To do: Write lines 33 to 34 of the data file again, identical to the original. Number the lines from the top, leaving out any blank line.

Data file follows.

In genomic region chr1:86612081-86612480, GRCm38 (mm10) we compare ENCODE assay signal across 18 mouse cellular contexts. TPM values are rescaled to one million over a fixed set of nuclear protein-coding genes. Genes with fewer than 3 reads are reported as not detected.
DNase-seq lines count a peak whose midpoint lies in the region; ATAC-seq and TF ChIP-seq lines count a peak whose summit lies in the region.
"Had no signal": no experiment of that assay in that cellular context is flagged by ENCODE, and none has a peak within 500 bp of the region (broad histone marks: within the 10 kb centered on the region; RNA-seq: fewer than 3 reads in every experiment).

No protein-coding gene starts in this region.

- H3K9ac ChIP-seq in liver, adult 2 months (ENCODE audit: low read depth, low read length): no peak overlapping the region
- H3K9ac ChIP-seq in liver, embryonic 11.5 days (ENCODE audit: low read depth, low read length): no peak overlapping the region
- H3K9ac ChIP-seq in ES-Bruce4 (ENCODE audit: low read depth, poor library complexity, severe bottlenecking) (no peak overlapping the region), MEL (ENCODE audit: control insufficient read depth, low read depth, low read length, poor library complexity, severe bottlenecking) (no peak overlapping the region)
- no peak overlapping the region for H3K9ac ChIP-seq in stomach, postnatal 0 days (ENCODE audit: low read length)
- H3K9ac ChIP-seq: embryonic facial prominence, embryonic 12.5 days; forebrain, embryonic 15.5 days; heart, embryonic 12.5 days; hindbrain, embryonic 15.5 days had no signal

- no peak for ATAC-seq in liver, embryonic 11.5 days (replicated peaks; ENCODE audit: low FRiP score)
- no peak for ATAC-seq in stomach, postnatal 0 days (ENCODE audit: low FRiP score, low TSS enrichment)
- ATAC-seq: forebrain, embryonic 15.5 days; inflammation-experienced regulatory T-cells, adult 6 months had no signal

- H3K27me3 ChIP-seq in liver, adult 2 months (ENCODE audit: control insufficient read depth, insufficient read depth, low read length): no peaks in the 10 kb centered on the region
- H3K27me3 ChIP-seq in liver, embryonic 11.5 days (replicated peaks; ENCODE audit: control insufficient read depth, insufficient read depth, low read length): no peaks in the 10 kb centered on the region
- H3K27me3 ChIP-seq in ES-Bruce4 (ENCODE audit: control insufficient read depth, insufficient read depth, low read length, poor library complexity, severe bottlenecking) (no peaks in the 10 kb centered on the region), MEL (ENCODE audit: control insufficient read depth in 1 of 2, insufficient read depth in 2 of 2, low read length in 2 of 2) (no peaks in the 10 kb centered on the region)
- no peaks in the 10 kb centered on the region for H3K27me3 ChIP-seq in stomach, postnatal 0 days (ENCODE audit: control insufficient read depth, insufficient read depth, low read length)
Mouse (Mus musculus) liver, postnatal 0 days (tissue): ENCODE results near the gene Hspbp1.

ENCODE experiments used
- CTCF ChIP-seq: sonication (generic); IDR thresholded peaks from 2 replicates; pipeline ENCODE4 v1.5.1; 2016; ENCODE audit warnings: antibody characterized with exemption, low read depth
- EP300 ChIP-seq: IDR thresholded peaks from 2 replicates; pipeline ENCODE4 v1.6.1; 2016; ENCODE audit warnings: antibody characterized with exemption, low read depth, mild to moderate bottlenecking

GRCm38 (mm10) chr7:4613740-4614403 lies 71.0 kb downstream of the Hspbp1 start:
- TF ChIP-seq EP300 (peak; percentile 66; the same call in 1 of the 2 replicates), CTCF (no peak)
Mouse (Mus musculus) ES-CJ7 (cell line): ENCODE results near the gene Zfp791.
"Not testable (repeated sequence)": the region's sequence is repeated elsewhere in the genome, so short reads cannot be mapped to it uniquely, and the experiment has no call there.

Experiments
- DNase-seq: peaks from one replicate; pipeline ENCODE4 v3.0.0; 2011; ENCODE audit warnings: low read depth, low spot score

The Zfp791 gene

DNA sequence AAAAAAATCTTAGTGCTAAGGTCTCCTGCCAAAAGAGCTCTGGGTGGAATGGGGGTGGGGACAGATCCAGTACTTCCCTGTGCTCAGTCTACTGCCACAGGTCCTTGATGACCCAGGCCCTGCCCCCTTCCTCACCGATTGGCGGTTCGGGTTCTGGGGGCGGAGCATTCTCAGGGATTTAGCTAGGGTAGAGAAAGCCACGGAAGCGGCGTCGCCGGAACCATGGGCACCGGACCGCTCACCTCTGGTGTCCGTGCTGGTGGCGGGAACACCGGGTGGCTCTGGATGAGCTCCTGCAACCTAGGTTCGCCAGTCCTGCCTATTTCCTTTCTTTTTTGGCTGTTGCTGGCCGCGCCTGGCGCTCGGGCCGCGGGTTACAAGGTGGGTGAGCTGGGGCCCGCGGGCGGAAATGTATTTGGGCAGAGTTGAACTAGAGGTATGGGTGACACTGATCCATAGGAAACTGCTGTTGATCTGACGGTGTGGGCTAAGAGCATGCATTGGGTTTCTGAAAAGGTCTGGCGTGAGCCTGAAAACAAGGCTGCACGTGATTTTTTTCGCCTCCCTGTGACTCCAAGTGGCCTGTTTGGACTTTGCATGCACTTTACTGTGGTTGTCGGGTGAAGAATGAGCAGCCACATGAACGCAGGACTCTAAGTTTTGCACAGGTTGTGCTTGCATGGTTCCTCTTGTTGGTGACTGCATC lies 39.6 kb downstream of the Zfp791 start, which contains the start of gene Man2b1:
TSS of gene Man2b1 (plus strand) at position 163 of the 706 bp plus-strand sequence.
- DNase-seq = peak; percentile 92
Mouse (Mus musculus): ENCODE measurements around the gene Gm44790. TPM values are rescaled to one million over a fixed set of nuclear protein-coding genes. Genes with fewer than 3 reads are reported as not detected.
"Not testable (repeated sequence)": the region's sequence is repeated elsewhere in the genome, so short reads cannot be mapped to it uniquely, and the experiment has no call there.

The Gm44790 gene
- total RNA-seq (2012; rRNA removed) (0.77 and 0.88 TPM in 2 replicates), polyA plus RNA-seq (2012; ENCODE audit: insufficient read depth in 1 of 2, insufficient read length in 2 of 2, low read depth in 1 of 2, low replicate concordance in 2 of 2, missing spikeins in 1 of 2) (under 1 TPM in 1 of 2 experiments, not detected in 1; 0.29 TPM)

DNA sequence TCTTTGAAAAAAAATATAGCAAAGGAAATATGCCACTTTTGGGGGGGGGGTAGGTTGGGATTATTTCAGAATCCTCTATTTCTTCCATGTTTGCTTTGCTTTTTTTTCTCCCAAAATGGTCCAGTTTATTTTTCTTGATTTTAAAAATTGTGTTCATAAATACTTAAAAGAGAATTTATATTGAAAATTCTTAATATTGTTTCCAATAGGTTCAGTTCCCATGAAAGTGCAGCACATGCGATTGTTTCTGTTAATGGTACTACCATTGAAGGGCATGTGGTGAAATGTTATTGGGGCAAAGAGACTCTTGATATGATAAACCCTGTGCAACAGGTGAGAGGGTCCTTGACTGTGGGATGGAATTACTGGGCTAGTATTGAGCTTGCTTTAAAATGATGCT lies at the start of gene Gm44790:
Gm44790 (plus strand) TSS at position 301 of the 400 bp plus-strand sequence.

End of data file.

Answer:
The Gm44790 gene
- total RNA-seq (2012; rRNA removed) (0.77 and 0.88 TPM in 2 replicates), polyA plus RNA-seq (2012; ENCODE audit: insufficient read depth in 1 of 2, insufficient read length in 2 of 2, low read depth in 1 of 2, low replicate concordance in 2 of 2, missing spikeins in 1 of 2) (under 1 TPM in 1 of 2 experiments, not detected in 1; 0.29 TPM)